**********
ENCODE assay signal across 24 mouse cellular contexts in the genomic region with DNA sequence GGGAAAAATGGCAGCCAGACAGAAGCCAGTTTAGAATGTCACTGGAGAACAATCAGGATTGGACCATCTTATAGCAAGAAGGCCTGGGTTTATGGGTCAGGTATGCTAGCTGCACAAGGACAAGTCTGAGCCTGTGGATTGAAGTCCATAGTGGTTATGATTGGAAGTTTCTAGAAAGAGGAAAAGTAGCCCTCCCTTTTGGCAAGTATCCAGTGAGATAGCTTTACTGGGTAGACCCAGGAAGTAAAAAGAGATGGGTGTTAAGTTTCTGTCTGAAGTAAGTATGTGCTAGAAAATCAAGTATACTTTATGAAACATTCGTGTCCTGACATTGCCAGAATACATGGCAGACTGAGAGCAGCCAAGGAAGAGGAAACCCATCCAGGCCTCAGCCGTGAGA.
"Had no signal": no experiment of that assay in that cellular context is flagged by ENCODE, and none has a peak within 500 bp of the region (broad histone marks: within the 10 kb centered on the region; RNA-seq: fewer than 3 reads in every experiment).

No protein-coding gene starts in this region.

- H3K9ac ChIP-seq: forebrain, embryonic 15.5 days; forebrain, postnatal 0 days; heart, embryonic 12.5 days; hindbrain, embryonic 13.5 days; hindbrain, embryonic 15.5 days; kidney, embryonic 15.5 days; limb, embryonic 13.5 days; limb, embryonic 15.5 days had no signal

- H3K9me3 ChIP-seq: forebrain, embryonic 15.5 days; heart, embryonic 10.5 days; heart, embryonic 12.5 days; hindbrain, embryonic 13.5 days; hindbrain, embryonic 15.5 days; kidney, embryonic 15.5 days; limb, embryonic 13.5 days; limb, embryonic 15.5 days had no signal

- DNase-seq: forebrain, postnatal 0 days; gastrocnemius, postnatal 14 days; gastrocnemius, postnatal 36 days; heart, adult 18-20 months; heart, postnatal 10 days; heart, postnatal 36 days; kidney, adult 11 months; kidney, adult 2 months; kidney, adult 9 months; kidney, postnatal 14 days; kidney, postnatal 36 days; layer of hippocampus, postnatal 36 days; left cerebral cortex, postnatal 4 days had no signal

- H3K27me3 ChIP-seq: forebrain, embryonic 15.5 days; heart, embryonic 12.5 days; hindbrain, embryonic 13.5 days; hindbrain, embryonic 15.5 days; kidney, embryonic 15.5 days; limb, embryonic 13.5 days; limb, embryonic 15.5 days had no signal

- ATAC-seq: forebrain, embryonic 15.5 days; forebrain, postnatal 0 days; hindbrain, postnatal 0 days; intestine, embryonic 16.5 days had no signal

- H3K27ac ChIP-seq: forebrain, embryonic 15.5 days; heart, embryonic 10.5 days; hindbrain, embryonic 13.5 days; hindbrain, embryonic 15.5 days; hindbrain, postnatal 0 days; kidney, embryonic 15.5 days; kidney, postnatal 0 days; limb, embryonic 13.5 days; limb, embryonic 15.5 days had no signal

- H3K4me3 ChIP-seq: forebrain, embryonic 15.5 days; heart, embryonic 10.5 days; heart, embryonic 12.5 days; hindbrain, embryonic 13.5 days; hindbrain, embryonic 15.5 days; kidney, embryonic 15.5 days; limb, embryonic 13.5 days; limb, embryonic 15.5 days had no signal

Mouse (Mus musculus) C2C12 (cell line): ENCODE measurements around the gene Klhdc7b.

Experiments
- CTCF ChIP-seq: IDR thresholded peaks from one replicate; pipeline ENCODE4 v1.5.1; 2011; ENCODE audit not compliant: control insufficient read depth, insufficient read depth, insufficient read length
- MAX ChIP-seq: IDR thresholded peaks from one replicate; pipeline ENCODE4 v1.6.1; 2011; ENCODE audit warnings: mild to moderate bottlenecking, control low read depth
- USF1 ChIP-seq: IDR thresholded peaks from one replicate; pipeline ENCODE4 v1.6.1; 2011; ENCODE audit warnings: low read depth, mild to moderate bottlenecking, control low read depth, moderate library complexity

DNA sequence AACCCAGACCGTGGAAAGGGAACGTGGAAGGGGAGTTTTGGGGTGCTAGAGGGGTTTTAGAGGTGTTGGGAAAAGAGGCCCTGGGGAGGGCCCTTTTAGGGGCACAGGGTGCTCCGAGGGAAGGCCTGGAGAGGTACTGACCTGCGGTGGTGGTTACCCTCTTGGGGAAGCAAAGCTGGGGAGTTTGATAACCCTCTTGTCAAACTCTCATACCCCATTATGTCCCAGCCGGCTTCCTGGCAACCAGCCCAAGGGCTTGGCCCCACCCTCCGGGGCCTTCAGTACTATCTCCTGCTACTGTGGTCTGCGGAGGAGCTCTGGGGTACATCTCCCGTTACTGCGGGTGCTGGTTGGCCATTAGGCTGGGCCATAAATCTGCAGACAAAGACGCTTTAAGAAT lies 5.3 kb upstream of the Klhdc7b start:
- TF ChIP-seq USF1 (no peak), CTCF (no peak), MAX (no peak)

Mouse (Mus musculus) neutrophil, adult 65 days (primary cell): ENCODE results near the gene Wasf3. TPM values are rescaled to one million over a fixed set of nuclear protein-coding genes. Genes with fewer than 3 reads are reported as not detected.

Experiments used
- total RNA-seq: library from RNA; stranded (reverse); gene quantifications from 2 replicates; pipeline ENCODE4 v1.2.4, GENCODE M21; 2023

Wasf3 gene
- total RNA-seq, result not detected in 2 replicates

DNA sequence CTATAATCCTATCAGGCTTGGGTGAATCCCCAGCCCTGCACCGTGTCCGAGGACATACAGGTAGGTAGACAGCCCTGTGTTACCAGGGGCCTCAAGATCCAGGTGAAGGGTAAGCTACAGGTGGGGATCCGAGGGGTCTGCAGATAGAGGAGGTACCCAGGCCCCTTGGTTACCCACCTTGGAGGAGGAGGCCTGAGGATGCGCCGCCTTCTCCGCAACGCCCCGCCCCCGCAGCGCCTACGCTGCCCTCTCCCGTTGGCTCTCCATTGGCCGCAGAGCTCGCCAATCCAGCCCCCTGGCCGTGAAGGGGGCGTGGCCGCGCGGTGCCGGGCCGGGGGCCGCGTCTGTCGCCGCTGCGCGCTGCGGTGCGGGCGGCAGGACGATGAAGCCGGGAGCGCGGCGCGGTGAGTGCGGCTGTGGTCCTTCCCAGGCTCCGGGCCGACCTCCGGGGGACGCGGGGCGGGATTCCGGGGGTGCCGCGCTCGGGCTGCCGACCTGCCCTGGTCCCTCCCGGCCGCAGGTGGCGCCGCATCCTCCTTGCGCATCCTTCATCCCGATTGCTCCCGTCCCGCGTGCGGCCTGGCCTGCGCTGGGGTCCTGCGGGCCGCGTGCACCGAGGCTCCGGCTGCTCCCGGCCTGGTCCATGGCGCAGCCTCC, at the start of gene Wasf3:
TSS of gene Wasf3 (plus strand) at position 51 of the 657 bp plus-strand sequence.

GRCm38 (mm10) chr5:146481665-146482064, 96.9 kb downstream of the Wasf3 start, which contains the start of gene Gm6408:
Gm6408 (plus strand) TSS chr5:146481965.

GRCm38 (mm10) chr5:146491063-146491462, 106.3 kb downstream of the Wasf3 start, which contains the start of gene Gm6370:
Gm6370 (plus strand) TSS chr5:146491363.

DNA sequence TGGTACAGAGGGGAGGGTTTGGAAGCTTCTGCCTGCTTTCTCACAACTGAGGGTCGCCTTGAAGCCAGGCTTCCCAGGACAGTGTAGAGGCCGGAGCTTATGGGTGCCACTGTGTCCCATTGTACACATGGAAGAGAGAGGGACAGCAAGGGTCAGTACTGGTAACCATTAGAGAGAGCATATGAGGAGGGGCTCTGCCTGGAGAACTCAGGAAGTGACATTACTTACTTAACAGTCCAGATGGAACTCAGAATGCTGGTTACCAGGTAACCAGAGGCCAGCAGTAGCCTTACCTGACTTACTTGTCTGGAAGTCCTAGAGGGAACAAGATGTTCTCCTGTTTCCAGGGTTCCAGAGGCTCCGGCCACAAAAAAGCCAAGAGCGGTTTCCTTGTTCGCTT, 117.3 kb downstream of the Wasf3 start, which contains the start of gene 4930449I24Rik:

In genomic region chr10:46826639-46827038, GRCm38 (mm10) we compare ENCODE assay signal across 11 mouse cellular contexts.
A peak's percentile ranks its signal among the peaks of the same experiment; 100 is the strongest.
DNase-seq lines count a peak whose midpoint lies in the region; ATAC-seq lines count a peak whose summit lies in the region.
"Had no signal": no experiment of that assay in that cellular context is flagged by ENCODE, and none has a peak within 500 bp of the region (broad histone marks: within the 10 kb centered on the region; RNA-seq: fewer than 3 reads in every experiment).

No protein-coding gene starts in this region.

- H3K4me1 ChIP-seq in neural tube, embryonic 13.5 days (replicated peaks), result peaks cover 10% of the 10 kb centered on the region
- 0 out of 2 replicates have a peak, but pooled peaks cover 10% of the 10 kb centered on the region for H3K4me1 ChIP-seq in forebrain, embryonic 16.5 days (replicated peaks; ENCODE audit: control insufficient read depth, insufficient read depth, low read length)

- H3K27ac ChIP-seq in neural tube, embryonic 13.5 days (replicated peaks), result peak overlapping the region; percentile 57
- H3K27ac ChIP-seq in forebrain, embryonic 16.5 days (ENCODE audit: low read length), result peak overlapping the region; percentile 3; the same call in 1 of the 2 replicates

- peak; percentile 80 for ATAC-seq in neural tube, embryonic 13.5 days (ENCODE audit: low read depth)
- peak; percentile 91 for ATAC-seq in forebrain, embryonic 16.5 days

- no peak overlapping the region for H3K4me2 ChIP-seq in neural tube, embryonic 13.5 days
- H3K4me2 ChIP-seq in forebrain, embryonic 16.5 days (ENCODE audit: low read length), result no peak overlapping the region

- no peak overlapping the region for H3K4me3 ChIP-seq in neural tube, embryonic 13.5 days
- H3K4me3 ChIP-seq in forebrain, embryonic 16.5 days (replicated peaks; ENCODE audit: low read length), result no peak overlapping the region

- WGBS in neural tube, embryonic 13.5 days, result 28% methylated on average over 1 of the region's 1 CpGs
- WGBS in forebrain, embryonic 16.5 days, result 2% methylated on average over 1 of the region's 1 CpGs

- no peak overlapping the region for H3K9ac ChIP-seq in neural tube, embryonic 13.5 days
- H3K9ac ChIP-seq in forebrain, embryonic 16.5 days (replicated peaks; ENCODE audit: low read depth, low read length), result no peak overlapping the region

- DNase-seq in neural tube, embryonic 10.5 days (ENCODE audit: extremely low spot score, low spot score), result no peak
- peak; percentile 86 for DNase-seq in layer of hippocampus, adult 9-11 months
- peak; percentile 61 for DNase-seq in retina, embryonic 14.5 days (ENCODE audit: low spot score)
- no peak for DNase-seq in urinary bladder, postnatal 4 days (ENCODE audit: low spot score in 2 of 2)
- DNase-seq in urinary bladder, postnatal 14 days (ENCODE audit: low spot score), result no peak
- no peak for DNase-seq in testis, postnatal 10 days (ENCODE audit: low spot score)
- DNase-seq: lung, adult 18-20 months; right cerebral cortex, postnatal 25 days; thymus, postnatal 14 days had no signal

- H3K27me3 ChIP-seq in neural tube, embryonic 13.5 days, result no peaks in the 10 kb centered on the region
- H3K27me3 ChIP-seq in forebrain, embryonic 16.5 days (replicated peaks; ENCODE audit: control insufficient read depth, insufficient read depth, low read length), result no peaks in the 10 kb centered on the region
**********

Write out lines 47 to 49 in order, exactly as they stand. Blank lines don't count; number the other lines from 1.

- no peak overlapping the region for H3K9ac ChIP-seq in neural tube, embryonic 13.5 days
- H3K9ac ChIP-seq in forebrain, embryonic 16.5 days (replicated peaks; ENCODE audit: low read depth, low read length), result no peak overlapping the region

- DNase-seq in neural tube, embryonic 10.5 days (ENCODE audit: extremely low spot score, low spot score), result no peak